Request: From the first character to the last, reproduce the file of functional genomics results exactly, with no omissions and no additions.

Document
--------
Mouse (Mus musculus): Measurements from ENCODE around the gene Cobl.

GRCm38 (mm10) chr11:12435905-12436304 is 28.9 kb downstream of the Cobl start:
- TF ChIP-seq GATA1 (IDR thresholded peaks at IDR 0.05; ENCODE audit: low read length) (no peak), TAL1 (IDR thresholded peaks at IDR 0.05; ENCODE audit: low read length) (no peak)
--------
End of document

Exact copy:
Mouse (Mus musculus): Measurements from ENCODE around the gene Cobl.

GRCm38 (mm10) chr11:12435905-12436304 is 28.9 kb downstream of the Cobl start:
- TF ChIP-seq GATA1 (IDR thresholded peaks at IDR 0.05; ENCODE audit: low read length) (no peak), TAL1 (IDR thresholded peaks at IDR 0.05; ENCODE audit: low read length) (no peak)